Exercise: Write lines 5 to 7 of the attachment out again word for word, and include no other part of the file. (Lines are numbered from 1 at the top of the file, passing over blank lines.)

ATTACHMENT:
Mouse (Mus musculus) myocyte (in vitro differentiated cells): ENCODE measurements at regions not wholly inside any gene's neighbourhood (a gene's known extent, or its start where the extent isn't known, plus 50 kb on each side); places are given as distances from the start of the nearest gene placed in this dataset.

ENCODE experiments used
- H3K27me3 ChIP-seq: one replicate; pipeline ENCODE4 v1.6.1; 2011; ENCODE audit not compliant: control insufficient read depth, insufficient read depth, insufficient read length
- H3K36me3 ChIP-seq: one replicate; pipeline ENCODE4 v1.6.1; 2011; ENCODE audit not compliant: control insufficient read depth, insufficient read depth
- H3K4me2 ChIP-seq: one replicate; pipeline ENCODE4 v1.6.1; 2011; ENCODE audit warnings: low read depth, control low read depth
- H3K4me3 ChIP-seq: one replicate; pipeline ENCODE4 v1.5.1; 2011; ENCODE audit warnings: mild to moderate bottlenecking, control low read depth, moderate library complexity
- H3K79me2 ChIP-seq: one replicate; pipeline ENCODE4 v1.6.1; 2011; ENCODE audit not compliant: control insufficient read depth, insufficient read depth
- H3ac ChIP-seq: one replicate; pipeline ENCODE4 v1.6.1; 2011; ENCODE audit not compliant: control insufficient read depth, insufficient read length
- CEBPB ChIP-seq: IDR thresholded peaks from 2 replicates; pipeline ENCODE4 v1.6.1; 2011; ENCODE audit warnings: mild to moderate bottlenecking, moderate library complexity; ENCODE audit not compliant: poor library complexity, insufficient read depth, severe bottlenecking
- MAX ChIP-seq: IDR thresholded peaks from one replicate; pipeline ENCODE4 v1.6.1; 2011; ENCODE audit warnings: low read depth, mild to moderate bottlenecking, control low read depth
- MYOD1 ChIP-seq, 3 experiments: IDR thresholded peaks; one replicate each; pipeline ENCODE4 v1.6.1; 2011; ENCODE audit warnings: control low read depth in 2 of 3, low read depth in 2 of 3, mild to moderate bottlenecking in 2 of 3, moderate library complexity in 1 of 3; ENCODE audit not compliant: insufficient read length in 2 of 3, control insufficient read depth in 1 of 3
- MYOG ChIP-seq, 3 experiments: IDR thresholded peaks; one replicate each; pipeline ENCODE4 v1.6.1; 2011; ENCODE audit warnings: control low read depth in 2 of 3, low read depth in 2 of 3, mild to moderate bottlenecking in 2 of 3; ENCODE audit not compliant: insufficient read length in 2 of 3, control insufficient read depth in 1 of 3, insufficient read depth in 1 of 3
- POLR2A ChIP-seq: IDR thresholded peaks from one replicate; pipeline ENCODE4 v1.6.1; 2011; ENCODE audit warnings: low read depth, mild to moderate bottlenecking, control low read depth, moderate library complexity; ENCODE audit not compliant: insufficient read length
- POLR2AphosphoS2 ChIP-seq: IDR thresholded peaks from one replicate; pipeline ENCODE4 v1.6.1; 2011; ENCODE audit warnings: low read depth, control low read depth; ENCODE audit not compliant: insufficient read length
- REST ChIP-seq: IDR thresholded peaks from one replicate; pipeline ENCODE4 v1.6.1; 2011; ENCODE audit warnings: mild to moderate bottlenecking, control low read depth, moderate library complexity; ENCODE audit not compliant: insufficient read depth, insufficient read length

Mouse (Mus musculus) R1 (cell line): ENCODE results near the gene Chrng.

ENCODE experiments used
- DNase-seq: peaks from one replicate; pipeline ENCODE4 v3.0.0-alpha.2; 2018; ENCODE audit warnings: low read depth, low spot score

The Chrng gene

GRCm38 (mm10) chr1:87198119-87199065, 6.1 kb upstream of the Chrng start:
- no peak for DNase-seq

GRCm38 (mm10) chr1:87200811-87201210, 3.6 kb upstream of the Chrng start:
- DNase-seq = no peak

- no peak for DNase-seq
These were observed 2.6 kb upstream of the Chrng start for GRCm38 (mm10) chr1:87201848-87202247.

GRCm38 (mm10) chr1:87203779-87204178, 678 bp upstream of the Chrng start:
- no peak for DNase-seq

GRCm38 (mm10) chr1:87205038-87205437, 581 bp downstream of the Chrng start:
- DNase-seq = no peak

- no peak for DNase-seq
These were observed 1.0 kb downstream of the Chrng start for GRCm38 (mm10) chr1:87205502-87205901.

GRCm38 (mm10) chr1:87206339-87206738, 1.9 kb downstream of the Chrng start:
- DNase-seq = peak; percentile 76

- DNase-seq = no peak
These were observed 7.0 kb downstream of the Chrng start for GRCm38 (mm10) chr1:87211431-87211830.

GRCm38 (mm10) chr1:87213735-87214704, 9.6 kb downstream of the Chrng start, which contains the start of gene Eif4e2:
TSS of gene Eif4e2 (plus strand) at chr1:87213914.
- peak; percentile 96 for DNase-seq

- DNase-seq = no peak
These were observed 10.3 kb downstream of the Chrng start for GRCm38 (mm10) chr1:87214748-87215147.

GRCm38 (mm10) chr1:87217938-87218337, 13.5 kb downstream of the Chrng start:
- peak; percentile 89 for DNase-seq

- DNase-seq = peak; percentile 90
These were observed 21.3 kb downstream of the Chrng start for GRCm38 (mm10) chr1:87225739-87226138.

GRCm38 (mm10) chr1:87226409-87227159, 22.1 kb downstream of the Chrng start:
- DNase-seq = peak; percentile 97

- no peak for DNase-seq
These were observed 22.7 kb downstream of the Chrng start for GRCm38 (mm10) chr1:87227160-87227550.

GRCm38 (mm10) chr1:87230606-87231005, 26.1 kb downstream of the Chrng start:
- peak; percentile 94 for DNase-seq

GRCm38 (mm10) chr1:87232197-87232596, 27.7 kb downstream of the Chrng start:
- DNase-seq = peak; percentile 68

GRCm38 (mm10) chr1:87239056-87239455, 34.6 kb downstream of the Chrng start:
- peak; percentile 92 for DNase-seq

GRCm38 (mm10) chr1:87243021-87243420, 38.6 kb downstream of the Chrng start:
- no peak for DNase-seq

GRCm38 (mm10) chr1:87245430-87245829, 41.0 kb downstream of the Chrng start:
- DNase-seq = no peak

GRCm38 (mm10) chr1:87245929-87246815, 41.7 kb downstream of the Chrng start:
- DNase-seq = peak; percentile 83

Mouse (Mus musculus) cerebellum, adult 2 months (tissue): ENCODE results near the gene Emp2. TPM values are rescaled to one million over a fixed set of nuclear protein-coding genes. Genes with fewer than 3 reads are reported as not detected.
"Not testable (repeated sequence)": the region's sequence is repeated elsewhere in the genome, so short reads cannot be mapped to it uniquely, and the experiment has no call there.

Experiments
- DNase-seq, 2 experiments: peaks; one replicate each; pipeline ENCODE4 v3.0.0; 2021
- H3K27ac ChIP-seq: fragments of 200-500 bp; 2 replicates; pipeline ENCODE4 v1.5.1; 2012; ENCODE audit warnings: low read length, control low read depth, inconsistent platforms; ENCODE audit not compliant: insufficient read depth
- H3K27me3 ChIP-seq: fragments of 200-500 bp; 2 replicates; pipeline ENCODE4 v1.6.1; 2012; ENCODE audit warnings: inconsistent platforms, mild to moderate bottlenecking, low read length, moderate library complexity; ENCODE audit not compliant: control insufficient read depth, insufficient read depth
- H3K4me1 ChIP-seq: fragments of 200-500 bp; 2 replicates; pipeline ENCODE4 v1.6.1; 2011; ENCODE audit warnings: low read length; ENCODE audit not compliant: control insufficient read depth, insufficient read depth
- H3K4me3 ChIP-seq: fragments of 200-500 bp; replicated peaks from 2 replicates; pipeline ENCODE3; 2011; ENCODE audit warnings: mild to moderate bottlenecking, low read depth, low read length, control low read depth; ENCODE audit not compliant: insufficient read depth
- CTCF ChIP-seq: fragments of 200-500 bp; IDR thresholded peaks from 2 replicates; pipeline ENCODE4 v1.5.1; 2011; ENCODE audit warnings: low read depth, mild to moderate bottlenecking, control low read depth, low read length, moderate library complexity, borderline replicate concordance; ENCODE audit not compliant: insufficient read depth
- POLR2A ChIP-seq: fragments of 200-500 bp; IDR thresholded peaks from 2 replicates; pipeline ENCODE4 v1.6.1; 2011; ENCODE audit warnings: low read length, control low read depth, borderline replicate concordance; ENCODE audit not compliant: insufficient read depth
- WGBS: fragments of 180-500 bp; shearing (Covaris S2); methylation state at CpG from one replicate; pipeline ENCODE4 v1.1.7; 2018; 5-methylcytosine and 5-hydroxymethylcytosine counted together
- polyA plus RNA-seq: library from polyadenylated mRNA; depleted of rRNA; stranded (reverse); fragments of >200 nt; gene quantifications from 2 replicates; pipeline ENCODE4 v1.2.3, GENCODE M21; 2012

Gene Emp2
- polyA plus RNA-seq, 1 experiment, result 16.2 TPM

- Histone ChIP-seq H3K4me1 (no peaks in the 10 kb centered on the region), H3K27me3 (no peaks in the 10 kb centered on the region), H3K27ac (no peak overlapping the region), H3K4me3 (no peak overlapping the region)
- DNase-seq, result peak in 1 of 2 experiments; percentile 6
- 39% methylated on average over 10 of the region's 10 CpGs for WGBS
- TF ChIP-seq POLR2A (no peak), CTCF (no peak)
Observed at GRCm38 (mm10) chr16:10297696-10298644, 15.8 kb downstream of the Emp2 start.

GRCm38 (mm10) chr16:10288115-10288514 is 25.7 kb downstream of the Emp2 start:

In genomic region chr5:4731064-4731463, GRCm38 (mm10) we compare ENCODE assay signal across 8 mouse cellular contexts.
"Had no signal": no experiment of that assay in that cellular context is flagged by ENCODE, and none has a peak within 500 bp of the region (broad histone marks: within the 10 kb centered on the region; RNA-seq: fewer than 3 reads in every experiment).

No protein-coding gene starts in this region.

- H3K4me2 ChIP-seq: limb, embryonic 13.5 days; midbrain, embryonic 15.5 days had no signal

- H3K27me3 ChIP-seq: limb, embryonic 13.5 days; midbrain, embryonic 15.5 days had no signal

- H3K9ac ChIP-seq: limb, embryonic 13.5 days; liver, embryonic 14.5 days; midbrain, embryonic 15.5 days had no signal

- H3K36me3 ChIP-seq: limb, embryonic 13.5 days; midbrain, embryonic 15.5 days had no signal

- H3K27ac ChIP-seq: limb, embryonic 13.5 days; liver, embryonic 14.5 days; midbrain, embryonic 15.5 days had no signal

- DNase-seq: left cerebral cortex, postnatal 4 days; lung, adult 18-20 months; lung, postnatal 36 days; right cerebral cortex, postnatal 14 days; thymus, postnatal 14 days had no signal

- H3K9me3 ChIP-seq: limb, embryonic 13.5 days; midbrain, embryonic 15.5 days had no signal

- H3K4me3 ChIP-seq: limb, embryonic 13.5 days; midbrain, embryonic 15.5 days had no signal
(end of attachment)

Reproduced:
- H3K4me2 ChIP-seq: one replicate; pipeline ENCODE4 v1.6.1; 2011; ENCODE audit warnings: low read depth, control low read depth
- H3K4me3 ChIP-seq: one replicate; pipeline ENCODE4 v1.5.1; 2011; ENCODE audit warnings: mild to moderate bottlenecking, control low read depth, moderate library complexity
- H3K79me2 ChIP-seq: one replicate; pipeline ENCODE4 v1.6.1; 2011; ENCODE audit not compliant: control insufficient read depth, insufficient read depth